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Managing Common Behavioural Issues in Toddlers: Part 1

Managing Common Behavioural Issues in Toddlers: Part 1

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You’ve most likely heard all about the ‘terrible twos’ from friends and family, and now that your little one has finally hit that stage, you understand exactly why it’s called that! So, why has your previously calm & mild child started acting up all of a sudden, and how can you deal with it?

First, it’s really important to understand WHY toddlers often throw tantrums, display disruptive behaviour or aggression. At around two years of age, your little one is going through an interesting stage of development. He is slowly understanding more about his own feelings, wants, likes, dislikes and needs, and yet due to his limited language skills, is often unable to express these feelings and needs appropriately. This, coupled with a strong desire to gain more independence and control, can cause your toddler to act out in an inappropriate manner. For example, your child might throw a tantrum because the specific t-shirt that he wants to wear that day is in the washing machine. Or he might be excited about going to the park one moment, and once you’re there, will insist that he wants to go home, and throw a fit if his request is not complied with. Sometimes, lack of impulse control in toddlers can also manifest in aggressive toddler behaviour issues like hitting or biting. These are common behaviour problems in children around the age of two.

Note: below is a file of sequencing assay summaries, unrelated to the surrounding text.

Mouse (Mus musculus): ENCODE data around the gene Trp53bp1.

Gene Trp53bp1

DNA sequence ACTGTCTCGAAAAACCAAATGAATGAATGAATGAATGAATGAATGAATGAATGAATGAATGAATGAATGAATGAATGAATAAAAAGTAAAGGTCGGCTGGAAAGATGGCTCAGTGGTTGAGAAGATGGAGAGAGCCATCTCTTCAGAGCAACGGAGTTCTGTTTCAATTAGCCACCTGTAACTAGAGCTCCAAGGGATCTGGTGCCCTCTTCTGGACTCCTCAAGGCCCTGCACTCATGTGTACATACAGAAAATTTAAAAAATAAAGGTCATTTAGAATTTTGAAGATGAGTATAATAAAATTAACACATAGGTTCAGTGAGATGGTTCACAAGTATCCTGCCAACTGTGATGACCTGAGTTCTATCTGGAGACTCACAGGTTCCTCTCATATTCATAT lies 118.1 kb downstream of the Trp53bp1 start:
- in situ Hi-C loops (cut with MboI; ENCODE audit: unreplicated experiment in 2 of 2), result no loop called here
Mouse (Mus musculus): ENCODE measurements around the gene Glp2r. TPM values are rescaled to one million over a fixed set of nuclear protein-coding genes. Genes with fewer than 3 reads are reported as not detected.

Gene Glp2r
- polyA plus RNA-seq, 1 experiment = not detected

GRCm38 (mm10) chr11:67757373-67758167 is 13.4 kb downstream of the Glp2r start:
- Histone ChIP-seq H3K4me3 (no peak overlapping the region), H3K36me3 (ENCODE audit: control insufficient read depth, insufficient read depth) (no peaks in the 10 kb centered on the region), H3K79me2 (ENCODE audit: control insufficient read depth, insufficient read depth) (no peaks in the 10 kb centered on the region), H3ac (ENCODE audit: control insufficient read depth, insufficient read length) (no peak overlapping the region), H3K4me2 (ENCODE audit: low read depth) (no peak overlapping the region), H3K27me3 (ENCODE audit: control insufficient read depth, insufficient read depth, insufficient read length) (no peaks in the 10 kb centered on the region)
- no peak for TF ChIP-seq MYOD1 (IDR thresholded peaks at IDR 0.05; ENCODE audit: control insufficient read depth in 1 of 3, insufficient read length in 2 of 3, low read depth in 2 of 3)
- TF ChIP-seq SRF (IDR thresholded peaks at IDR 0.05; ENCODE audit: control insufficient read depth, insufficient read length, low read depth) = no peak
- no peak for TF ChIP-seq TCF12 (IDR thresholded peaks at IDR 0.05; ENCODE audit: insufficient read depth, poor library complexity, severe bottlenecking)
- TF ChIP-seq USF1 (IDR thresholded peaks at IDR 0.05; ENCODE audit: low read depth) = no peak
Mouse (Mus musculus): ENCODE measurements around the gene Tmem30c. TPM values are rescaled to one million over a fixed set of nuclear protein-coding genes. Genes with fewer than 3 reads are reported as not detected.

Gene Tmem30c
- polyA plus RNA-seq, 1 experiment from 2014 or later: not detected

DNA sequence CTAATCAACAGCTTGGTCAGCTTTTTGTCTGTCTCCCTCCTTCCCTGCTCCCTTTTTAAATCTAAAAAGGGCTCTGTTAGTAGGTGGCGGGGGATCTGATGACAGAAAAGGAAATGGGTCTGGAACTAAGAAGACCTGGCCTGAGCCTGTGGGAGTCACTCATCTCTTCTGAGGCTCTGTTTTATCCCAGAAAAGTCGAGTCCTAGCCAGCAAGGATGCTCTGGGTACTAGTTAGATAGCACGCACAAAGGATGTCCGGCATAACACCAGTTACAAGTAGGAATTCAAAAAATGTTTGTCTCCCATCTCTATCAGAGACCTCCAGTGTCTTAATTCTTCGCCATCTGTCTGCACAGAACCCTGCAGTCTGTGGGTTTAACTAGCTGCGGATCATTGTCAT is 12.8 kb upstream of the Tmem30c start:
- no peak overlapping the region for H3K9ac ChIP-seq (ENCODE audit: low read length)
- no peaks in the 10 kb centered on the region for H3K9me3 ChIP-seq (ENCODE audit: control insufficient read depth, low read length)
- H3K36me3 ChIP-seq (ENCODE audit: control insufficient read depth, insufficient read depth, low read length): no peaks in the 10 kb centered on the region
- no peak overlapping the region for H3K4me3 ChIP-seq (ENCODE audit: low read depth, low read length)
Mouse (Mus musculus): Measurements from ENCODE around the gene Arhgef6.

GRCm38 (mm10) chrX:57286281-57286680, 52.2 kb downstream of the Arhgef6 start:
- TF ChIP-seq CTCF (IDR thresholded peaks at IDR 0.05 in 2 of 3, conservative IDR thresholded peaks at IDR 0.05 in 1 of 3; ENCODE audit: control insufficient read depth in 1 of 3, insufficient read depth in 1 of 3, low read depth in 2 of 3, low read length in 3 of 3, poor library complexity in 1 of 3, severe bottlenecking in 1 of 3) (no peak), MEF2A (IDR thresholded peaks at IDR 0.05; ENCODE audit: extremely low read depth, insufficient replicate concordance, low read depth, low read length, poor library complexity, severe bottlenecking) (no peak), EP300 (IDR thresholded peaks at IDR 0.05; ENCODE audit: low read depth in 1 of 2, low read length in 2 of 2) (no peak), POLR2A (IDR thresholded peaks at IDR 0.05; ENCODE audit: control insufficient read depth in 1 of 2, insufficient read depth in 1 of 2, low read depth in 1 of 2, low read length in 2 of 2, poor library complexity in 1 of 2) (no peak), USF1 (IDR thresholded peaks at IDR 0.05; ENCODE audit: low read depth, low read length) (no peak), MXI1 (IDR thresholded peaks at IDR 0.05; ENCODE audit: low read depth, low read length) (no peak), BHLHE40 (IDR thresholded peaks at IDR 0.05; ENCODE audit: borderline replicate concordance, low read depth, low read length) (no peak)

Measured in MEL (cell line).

While your toddler’s difficult behaviour might seem challenging and confusing to you, your own behaviour plays a crucial role in guiding your him through this period. Here are some helpful toddler behaviour management strategies to help you tackle this challenging stage -

  • Help your child to understand and articulate his feelings
    As your child enters this stage, he is experiencing all kinds of new emotions and feelings, ranging from anger to excitement to nervousness or frustration. This onslaught of different emotions can be very overwhelming for your little one. You can make this easier for your child by helping him to identify and understand these feelings. Discuss your own feelings with them in a manner which they can understand. When reading a book to your child, discuss the character’s feelings to help them put names to different emotions. Similarly, encourage your child to talk about how he feels in different situations and show him that you understand. Example – if you and your child are out grocery shopping and he becomes cranky and insists on going home immediately, you can say something on the lines of – “I understand that you’re tired and upset and you want to go home. But Mummy has to finish shopping. Once we are done, we can go home and you can take a nice long nap. Does that sound nice?” First acknowledge his feelings and then show him a way to manage that feeling.